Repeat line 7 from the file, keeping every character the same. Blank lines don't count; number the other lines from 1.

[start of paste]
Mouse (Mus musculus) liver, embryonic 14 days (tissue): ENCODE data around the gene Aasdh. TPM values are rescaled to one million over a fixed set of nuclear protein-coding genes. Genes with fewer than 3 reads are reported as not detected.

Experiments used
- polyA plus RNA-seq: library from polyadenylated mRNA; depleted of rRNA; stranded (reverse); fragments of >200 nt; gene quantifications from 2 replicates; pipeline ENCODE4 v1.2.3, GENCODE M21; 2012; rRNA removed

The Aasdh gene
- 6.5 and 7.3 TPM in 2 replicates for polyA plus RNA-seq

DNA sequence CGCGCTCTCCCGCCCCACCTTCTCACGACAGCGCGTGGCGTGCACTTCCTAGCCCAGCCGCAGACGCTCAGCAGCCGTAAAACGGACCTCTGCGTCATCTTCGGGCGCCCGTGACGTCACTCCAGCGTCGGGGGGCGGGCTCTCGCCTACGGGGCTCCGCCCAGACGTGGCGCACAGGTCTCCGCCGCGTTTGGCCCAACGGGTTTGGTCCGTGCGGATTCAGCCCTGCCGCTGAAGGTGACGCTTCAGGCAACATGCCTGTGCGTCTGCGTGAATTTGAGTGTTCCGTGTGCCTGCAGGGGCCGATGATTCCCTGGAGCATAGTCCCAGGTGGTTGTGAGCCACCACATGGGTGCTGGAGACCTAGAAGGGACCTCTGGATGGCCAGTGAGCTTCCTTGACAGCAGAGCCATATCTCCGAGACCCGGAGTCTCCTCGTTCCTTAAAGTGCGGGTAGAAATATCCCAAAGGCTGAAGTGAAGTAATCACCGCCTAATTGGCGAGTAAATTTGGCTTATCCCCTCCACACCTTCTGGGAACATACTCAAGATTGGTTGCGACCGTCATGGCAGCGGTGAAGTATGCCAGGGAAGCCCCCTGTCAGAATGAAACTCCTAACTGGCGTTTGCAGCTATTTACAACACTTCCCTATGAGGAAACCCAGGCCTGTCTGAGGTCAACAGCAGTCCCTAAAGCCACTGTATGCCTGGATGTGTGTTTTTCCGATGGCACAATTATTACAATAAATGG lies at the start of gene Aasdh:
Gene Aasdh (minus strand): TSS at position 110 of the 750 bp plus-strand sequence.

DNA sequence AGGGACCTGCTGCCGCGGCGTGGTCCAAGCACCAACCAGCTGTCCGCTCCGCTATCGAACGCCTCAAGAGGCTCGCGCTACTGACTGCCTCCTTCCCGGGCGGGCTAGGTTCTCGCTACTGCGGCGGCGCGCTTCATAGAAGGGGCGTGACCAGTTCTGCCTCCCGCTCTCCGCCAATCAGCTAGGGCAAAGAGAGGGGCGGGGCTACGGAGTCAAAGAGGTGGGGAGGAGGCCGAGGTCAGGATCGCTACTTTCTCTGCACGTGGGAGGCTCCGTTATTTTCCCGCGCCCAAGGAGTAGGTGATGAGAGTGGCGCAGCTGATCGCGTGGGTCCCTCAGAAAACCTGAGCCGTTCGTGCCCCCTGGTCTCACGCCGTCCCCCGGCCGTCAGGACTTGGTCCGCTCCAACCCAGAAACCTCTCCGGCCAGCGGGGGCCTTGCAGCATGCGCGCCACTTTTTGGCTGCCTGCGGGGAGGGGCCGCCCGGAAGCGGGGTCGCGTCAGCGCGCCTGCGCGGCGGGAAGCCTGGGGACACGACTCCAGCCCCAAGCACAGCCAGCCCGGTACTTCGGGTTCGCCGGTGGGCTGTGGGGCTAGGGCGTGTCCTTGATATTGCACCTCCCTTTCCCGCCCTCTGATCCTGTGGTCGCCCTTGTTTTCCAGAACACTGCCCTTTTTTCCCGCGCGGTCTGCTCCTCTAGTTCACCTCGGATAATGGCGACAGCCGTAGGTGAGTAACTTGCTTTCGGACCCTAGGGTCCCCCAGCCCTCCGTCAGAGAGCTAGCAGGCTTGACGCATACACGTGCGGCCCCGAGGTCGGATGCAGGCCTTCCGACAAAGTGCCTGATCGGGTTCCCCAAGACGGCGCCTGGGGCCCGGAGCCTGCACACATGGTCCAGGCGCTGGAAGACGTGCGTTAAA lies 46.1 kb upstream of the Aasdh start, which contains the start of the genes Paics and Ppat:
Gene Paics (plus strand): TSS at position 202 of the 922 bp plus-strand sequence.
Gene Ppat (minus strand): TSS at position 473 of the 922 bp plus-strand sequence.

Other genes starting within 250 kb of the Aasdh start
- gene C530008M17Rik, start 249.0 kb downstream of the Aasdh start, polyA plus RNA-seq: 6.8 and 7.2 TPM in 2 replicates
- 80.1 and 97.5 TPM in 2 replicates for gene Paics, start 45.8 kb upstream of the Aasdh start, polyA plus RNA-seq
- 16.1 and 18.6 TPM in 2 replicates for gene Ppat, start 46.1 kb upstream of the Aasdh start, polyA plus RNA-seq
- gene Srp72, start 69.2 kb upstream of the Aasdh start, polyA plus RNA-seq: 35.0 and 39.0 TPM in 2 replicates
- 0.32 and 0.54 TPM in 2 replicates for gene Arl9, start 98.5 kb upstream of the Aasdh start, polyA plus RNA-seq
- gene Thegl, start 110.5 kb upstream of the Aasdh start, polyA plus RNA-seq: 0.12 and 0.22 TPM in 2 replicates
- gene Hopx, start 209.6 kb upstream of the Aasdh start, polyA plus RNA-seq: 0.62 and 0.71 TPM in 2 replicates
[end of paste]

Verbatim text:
Gene Aasdh (minus strand): TSS at position 110 of the 750 bp plus-strand sequence.